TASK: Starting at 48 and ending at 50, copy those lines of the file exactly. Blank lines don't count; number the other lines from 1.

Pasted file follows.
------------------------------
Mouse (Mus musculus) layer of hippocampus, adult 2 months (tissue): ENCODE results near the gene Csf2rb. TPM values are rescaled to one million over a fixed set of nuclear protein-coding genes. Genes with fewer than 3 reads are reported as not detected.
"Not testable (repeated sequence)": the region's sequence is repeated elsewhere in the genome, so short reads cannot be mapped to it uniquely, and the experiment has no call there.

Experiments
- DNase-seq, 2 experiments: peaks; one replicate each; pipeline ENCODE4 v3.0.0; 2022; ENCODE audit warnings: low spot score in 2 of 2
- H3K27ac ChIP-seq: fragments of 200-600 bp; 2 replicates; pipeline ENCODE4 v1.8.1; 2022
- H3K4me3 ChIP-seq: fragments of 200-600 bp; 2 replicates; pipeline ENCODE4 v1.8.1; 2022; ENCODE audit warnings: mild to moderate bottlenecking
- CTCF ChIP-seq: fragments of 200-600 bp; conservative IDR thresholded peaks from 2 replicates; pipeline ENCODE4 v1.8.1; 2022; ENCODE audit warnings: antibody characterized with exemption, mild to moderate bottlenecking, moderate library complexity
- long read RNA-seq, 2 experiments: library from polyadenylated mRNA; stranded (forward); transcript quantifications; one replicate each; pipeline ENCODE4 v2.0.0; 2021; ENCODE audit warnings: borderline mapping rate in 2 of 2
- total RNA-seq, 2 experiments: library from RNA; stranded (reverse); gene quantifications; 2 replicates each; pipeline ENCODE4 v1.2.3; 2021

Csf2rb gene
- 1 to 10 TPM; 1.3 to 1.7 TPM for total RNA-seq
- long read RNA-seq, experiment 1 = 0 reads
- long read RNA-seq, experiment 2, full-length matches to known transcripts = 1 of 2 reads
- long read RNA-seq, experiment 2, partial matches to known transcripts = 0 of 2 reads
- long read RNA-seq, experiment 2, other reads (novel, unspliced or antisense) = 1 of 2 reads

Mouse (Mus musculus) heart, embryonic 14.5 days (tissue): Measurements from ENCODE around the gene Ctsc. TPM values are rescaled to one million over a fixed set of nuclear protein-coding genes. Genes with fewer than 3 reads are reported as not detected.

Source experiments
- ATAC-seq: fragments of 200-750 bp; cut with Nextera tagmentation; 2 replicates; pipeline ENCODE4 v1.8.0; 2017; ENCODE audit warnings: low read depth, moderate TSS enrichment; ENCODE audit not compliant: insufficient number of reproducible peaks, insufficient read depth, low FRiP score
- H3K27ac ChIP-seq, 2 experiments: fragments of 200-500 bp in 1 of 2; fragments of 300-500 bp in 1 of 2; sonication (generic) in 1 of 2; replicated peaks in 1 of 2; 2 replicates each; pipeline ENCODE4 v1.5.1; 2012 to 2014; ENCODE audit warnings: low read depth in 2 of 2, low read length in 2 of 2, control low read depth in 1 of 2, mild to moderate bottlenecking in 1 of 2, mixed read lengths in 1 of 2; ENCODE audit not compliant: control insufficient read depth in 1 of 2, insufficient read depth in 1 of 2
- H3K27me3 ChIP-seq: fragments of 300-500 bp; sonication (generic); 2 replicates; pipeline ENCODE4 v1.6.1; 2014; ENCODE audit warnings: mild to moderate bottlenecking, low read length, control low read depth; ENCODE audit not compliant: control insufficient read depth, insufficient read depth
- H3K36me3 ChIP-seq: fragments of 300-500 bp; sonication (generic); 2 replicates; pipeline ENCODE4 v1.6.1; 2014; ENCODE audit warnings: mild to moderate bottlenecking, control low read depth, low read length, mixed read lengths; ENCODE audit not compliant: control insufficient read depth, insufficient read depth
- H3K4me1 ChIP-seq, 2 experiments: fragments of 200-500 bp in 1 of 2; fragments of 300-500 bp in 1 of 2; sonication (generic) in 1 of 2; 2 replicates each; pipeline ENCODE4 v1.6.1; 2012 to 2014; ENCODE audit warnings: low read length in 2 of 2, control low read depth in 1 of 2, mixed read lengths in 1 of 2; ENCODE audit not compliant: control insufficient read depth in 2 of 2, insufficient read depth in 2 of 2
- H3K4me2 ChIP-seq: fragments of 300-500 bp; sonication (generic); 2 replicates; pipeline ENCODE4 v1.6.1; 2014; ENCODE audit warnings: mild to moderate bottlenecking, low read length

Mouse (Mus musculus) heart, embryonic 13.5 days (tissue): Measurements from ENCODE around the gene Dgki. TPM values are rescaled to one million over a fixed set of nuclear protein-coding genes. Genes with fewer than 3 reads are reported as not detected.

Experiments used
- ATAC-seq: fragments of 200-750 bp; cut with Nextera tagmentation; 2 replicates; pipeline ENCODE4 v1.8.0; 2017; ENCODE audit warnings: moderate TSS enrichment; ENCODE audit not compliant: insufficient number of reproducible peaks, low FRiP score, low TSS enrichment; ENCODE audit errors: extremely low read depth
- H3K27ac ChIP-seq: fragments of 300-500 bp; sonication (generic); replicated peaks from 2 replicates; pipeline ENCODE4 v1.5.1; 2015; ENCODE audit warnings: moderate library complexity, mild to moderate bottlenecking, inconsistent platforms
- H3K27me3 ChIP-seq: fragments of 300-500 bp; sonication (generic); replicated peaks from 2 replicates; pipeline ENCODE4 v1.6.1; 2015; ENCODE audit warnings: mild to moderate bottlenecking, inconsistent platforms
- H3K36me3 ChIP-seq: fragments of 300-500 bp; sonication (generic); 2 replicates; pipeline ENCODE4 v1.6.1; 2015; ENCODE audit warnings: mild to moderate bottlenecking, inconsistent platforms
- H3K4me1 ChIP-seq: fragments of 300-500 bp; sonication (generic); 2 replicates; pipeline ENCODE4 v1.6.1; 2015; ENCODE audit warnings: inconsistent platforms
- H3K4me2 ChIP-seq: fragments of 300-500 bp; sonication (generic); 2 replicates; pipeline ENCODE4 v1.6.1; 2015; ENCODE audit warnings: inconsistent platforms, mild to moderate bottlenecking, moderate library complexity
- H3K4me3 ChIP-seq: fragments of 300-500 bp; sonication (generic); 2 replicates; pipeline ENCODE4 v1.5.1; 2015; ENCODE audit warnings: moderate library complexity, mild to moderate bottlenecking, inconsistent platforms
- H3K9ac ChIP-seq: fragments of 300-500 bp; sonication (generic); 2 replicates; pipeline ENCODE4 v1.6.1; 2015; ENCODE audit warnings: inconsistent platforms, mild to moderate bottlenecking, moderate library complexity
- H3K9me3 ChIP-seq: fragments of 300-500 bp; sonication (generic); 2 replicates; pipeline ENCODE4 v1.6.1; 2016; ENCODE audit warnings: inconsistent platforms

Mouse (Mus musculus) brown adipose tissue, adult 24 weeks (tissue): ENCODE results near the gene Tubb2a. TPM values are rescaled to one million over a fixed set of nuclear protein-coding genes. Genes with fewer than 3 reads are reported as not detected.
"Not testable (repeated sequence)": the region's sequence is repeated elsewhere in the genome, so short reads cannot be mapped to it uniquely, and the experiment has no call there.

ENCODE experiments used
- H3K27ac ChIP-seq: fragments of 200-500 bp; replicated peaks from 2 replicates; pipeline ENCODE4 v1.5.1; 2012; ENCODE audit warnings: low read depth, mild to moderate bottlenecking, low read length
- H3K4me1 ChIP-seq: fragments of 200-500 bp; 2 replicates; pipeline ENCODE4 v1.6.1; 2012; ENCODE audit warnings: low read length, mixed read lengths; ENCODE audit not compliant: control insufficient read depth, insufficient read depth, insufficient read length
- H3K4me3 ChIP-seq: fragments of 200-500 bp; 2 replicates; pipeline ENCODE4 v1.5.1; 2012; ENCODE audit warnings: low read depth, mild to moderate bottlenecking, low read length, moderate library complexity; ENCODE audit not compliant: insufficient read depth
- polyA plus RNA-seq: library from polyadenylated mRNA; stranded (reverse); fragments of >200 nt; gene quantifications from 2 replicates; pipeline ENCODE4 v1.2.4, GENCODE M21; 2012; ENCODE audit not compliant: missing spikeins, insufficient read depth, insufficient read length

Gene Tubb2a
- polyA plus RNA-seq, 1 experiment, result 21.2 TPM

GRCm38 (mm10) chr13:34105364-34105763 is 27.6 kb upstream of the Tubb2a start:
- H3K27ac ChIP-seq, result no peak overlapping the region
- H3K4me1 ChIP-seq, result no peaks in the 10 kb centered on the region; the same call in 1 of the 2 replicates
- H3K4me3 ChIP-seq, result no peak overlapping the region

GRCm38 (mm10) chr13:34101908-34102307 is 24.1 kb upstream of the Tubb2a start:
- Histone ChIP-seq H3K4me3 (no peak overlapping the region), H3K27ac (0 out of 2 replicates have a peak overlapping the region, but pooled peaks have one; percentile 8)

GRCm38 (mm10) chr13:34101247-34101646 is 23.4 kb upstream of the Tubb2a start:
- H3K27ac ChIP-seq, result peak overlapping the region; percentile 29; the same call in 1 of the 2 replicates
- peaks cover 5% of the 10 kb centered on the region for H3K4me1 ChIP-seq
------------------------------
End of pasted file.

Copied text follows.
GRCm38 (mm10) chr13:34101908-34102307 is 24.1 kb upstream of the Tubb2a start:
- Histone ChIP-seq H3K4me3 (no peak overlapping the region), H3K27ac (0 out of 2 replicates have a peak overlapping the region, but pooled peaks have one; percentile 8)

GRCm38 (mm10) chr13:34101247-34101646 is 23.4 kb upstream of the Tubb2a start: